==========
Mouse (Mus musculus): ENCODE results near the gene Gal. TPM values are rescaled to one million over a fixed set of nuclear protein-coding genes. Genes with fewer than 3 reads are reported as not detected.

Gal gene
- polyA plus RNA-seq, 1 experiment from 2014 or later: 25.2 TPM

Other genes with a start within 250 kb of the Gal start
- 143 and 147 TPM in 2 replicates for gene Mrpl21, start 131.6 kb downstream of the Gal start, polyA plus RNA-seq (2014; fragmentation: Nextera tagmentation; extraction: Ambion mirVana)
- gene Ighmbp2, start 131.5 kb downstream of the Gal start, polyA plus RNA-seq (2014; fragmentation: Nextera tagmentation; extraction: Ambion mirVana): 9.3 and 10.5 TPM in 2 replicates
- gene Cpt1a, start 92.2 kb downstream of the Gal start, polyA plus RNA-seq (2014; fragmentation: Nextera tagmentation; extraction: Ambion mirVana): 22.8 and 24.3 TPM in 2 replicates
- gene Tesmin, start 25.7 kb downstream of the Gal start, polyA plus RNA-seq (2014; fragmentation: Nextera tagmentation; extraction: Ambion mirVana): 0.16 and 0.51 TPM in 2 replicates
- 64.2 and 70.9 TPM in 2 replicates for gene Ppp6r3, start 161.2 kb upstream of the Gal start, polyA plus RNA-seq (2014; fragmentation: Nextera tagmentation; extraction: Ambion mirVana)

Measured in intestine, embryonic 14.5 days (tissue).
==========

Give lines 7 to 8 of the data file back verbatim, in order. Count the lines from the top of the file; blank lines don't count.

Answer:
- gene Cpt1a, start 92.2 kb downstream of the Gal start, polyA plus RNA-seq (2014; fragmentation: Nextera tagmentation; extraction: Ambion mirVana): 22.8 and 24.3 TPM in 2 replicates
- gene Tesmin, start 25.7 kb downstream of the Gal start, polyA plus RNA-seq (2014; fragmentation: Nextera tagmentation; extraction: Ambion mirVana): 0.16 and 0.51 TPM in 2 replicates